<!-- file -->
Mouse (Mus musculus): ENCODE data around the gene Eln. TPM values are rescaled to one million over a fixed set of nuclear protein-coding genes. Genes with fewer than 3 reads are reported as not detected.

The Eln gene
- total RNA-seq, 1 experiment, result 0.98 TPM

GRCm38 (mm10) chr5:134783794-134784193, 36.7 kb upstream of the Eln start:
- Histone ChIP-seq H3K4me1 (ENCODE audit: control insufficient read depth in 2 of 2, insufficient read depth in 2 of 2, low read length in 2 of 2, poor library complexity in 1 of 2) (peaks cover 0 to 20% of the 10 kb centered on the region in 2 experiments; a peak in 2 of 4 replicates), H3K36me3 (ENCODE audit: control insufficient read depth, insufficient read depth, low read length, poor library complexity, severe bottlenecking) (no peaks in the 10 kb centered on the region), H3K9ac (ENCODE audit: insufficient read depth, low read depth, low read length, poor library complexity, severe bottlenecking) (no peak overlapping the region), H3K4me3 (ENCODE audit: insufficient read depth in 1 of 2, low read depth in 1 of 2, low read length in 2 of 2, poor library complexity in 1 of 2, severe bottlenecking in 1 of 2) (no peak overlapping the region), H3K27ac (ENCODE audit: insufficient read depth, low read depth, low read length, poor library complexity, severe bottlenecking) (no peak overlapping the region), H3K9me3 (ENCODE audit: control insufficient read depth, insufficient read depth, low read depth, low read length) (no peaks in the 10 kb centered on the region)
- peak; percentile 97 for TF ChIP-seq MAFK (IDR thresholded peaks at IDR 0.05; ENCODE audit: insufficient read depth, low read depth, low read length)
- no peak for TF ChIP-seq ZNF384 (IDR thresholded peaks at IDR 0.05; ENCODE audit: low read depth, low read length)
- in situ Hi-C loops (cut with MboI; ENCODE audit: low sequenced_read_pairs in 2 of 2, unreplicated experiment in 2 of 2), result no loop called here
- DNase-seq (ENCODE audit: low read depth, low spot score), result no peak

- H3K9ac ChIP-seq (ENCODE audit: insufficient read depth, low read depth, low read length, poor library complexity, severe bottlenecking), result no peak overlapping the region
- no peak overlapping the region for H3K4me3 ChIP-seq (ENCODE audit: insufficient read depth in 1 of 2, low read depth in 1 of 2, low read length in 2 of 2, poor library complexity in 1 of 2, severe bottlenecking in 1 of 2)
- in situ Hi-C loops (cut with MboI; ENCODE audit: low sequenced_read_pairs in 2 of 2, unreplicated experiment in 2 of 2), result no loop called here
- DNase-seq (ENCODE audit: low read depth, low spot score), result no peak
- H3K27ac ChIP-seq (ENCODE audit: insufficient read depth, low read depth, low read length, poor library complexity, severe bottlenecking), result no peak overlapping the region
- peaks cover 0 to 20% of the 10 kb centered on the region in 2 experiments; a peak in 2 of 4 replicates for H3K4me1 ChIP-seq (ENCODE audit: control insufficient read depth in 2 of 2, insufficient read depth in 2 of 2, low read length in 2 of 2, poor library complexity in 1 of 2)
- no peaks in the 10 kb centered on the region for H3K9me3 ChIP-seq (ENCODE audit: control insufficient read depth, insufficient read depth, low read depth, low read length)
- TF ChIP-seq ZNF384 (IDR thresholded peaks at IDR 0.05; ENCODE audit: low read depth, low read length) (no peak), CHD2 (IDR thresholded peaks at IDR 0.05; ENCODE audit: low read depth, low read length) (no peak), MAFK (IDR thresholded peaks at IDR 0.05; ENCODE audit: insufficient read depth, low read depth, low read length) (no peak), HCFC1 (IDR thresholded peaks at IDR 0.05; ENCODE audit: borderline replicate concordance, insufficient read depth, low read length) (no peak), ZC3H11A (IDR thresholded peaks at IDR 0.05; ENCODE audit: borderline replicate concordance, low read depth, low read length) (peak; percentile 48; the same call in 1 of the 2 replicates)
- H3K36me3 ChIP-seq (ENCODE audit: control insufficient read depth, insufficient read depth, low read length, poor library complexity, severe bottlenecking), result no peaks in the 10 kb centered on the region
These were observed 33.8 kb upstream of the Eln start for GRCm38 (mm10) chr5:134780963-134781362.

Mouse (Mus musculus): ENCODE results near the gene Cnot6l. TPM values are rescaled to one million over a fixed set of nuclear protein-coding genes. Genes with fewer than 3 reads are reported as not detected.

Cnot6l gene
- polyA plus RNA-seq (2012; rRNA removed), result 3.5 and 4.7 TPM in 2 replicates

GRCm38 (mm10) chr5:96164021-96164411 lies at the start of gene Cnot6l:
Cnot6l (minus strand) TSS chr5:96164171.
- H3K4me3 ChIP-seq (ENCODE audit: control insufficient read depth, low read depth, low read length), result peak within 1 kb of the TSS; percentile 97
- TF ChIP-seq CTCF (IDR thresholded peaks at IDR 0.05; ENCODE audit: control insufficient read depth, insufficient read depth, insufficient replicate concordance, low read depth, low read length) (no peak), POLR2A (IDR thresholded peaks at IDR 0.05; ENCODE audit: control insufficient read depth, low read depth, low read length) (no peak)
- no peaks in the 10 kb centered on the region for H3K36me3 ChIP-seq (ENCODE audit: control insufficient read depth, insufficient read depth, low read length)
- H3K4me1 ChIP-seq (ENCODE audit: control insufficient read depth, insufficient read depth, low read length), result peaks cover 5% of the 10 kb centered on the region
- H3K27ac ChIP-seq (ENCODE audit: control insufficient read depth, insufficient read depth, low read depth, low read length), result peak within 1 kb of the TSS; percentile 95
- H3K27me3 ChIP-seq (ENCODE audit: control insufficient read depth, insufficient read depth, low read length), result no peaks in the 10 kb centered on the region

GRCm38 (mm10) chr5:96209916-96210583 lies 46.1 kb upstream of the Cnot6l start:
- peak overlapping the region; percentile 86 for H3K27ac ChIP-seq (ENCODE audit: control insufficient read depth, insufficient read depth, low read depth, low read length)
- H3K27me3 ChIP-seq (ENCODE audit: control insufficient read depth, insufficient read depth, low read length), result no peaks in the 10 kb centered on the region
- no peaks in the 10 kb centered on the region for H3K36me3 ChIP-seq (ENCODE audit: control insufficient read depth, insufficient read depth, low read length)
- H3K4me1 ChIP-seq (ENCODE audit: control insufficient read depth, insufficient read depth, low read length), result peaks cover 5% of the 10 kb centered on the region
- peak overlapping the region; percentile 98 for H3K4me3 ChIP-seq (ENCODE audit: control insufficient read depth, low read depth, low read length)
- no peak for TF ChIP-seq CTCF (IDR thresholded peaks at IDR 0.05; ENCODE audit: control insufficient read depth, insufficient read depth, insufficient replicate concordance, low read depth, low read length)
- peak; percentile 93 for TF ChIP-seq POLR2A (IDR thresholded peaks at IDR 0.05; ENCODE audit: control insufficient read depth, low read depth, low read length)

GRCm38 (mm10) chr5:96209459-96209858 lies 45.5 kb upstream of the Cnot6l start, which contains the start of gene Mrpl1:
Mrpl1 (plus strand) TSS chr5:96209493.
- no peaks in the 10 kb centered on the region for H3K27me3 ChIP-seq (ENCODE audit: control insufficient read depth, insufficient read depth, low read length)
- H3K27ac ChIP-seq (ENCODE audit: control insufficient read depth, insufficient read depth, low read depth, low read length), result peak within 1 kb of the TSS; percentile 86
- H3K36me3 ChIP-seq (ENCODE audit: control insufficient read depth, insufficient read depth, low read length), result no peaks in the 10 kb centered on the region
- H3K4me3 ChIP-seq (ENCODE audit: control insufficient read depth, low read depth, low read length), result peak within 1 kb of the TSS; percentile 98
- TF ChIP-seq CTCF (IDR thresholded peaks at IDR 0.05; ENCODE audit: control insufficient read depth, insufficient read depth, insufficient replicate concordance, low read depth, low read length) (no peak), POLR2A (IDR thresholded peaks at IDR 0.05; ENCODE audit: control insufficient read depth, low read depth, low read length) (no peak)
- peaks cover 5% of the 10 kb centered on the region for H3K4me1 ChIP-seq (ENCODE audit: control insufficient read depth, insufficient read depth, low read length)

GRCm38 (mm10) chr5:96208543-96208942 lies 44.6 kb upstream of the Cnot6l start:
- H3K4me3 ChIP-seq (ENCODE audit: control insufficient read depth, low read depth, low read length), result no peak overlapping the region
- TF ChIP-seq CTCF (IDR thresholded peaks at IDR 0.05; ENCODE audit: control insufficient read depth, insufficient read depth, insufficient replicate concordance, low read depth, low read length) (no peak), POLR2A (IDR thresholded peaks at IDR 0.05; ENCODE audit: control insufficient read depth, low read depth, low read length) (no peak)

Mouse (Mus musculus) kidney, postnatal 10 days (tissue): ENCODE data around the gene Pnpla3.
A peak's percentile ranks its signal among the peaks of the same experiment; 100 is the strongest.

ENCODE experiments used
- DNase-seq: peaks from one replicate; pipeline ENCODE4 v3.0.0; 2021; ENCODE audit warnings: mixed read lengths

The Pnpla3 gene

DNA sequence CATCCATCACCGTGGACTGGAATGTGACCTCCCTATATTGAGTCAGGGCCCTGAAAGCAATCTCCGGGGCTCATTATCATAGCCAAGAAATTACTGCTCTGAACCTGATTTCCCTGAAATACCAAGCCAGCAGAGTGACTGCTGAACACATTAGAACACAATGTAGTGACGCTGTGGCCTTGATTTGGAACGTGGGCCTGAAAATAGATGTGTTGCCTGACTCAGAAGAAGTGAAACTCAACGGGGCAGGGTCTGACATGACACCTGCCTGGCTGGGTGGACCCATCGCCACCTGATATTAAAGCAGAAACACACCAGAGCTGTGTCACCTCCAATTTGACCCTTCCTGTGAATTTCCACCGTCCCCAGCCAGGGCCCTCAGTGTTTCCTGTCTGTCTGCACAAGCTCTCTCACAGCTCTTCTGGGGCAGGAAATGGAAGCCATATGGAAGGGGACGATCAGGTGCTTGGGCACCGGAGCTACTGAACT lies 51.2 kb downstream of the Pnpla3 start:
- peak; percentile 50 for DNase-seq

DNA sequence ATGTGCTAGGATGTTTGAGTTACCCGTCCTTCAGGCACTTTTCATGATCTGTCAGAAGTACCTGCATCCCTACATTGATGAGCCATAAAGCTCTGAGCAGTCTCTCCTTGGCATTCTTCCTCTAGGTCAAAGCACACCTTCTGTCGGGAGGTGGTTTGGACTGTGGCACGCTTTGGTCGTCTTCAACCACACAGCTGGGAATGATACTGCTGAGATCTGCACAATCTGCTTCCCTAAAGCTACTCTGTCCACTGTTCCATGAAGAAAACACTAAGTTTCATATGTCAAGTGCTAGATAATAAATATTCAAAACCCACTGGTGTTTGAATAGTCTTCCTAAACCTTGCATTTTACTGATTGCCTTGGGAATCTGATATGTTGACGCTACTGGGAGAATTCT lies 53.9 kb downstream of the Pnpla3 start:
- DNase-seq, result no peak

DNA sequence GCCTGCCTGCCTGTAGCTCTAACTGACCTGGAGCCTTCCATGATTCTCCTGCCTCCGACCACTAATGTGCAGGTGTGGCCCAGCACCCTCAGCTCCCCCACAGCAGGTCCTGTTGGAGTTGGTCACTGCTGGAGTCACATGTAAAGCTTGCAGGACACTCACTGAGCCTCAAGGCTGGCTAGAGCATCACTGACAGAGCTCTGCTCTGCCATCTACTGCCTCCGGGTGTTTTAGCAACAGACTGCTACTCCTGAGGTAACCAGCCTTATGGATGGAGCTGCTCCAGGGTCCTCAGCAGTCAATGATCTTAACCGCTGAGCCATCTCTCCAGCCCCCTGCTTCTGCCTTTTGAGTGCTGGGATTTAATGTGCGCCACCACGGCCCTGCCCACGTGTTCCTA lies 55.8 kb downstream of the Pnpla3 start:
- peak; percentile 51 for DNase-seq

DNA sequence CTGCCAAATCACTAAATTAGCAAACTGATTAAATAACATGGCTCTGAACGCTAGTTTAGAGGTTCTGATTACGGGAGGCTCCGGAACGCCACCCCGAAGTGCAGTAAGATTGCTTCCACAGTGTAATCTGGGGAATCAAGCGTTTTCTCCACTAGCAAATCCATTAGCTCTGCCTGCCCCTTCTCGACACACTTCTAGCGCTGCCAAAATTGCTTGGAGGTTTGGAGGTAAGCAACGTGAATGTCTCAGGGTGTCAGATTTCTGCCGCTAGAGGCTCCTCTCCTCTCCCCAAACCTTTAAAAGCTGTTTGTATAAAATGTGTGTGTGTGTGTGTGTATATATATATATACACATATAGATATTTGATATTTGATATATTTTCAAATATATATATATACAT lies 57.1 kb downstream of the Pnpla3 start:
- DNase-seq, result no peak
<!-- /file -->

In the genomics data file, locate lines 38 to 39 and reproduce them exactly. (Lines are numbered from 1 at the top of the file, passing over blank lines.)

- peak; percentile 93 for TF ChIP-seq POLR2A (IDR thresholded peaks at IDR 0.05; ENCODE audit: control insufficient read depth, low read depth, low read length)

GRCm38 (mm10) chr5:96209459-96209858 lies 45.5 kb upstream of the Cnot6l start, which contains the start of gene Mrpl1: